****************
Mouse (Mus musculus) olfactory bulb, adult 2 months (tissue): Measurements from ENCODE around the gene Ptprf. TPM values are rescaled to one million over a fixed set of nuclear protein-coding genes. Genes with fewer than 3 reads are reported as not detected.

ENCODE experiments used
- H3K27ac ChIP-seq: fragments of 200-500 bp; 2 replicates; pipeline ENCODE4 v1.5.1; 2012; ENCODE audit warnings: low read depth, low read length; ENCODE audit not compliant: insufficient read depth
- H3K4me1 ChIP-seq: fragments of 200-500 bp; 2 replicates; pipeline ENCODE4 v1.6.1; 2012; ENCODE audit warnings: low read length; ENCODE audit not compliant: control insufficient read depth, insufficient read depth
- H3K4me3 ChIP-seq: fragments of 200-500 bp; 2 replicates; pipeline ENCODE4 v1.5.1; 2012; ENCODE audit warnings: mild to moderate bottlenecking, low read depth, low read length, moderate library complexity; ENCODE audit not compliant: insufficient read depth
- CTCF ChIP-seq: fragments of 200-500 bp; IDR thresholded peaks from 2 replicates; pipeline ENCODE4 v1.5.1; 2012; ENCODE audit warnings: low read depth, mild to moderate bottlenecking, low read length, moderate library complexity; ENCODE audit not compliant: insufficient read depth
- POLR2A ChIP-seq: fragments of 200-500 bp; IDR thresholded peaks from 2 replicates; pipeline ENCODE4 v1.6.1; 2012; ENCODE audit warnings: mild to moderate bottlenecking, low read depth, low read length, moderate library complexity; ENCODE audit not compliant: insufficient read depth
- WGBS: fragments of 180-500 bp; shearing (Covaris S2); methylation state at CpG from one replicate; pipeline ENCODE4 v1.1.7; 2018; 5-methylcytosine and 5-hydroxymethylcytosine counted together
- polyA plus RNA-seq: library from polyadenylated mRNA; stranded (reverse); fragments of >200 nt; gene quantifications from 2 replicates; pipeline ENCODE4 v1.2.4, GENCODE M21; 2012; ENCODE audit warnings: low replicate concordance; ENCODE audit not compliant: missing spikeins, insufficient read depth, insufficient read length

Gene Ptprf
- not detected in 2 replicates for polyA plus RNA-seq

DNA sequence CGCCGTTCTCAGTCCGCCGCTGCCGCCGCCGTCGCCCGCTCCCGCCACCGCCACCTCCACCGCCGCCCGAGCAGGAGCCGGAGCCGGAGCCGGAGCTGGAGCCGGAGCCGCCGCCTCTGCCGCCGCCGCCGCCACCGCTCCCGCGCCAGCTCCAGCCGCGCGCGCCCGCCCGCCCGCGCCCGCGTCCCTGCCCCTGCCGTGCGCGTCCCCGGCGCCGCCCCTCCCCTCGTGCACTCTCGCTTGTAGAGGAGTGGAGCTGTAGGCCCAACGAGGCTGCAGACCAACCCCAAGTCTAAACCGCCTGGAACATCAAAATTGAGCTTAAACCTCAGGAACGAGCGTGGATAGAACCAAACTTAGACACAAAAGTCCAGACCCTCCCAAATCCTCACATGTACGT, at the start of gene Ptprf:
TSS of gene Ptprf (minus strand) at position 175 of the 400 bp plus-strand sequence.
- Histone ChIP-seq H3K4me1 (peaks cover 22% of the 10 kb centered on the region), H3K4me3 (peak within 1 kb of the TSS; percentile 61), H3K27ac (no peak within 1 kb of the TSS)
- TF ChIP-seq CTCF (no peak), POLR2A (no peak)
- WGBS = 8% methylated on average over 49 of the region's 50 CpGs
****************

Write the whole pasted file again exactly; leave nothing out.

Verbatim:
Mouse (Mus musculus) olfactory bulb, adult 2 months (tissue): Measurements from ENCODE around the gene Ptprf. TPM values are rescaled to one million over a fixed set of nuclear protein-coding genes. Genes with fewer than 3 reads are reported as not detected.

ENCODE experiments used
- H3K27ac ChIP-seq: fragments of 200-500 bp; 2 replicates; pipeline ENCODE4 v1.5.1; 2012; ENCODE audit warnings: low read depth, low read length; ENCODE audit not compliant: insufficient read depth
- H3K4me1 ChIP-seq: fragments of 200-500 bp; 2 replicates; pipeline ENCODE4 v1.6.1; 2012; ENCODE audit warnings: low read length; ENCODE audit not compliant: control insufficient read depth, insufficient read depth
- H3K4me3 ChIP-seq: fragments of 200-500 bp; 2 replicates; pipeline ENCODE4 v1.5.1; 2012; ENCODE audit warnings: mild to moderate bottlenecking, low read depth, low read length, moderate library complexity; ENCODE audit not compliant: insufficient read depth
- CTCF ChIP-seq: fragments of 200-500 bp; IDR thresholded peaks from 2 replicates; pipeline ENCODE4 v1.5.1; 2012; ENCODE audit warnings: low read depth, mild to moderate bottlenecking, low read length, moderate library complexity; ENCODE audit not compliant: insufficient read depth
- POLR2A ChIP-seq: fragments of 200-500 bp; IDR thresholded peaks from 2 replicates; pipeline ENCODE4 v1.6.1; 2012; ENCODE audit warnings: mild to moderate bottlenecking, low read depth, low read length, moderate library complexity; ENCODE audit not compliant: insufficient read depth
- WGBS: fragments of 180-500 bp; shearing (Covaris S2); methylation state at CpG from one replicate; pipeline ENCODE4 v1.1.7; 2018; 5-methylcytosine and 5-hydroxymethylcytosine counted together
- polyA plus RNA-seq: library from polyadenylated mRNA; stranded (reverse); fragments of >200 nt; gene quantifications from 2 replicates; pipeline ENCODE4 v1.2.4, GENCODE M21; 2012; ENCODE audit warnings: low replicate concordance; ENCODE audit not compliant: missing spikeins, insufficient read depth, insufficient read length

Gene Ptprf
- not detected in 2 replicates for polyA plus RNA-seq

DNA sequence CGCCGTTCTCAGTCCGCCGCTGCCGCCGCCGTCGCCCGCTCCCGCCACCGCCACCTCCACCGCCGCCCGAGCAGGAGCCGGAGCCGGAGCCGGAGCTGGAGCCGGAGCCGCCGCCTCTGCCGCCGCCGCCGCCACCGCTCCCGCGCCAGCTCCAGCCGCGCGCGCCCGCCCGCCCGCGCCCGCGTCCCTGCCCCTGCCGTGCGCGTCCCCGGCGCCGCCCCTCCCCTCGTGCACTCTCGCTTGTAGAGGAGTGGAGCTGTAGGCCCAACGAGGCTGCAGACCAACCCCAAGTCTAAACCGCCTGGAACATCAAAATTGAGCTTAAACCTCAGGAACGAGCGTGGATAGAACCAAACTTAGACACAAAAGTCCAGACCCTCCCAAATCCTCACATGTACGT, at the start of gene Ptprf:
TSS of gene Ptprf (minus strand) at position 175 of the 400 bp plus-strand sequence.
- Histone ChIP-seq H3K4me1 (peaks cover 22% of the 10 kb centered on the region), H3K4me3 (peak within 1 kb of the TSS; percentile 61), H3K27ac (no peak within 1 kb of the TSS)
- TF ChIP-seq CTCF (no peak), POLR2A (no peak)
- WGBS = 8% methylated on average over 49 of the region's 50 CpGs